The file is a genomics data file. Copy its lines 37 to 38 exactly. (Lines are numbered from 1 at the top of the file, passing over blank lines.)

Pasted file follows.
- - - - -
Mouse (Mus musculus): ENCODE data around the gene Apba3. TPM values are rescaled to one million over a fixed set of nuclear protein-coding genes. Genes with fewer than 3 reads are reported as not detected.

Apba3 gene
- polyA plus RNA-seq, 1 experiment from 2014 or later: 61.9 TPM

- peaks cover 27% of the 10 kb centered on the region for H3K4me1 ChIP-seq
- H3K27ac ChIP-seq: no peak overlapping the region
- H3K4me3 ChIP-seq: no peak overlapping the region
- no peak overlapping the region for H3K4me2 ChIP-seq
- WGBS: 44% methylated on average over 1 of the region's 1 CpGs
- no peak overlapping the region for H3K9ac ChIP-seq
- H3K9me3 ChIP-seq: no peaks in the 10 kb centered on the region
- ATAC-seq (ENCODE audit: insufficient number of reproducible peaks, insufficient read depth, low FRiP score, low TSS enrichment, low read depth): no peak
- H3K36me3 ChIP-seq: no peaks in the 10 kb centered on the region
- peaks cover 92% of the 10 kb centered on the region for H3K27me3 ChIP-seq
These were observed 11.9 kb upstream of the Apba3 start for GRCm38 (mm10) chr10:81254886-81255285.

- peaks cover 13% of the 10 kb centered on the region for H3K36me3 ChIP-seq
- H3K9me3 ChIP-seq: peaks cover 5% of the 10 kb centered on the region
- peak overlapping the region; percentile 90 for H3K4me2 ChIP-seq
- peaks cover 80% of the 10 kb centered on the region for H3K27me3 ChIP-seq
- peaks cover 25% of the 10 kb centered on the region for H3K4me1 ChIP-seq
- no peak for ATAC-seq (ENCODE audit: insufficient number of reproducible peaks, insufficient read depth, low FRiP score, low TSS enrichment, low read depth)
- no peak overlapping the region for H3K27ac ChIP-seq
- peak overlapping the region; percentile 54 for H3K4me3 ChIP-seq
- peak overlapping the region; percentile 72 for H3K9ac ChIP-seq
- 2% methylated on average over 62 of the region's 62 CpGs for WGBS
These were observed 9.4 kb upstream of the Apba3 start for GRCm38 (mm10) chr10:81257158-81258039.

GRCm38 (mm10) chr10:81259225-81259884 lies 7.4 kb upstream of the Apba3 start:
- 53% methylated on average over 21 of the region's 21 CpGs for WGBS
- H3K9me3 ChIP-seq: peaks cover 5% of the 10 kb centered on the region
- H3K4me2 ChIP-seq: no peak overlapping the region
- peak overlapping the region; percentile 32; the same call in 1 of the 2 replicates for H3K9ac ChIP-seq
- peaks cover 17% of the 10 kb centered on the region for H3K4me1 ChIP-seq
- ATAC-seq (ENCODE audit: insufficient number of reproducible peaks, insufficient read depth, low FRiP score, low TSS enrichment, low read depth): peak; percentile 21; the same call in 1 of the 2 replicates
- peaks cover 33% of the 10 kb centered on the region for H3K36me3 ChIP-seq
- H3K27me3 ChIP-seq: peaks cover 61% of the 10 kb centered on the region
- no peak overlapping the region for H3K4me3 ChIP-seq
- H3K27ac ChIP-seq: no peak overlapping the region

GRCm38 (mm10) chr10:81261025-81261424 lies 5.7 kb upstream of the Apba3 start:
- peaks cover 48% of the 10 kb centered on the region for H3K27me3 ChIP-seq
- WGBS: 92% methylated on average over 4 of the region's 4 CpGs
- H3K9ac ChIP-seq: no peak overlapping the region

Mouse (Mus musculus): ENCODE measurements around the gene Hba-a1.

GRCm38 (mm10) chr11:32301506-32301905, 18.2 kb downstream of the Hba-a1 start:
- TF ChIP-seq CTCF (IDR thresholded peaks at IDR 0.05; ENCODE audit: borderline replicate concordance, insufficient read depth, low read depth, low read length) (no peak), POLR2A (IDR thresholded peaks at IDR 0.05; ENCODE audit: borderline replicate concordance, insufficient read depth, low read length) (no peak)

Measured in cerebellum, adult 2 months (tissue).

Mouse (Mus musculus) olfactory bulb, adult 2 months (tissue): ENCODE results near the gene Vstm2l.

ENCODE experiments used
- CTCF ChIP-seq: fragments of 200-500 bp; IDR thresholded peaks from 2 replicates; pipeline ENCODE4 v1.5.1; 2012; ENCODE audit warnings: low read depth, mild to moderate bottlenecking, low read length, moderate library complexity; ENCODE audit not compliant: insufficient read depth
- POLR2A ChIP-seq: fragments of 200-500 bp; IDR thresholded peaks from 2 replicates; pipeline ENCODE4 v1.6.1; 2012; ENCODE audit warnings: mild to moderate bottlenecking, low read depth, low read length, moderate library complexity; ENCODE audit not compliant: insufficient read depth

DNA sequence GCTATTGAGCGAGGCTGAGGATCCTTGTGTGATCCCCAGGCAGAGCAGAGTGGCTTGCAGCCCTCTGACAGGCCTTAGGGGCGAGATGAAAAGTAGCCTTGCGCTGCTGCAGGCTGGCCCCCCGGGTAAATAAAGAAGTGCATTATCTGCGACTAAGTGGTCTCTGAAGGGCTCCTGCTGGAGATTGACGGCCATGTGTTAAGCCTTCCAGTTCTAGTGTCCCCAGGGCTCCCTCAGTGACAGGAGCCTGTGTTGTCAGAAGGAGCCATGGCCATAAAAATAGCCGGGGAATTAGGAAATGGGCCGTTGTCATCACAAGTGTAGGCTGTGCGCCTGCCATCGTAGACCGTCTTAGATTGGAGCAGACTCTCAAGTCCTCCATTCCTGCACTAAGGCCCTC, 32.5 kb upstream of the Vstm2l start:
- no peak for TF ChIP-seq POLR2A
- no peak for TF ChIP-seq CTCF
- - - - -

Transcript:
GRCm38 (mm10) chr10:81261025-81261424 lies 5.7 kb upstream of the Apba3 start:
- peaks cover 48% of the 10 kb centered on the region for H3K27me3 ChIP-seq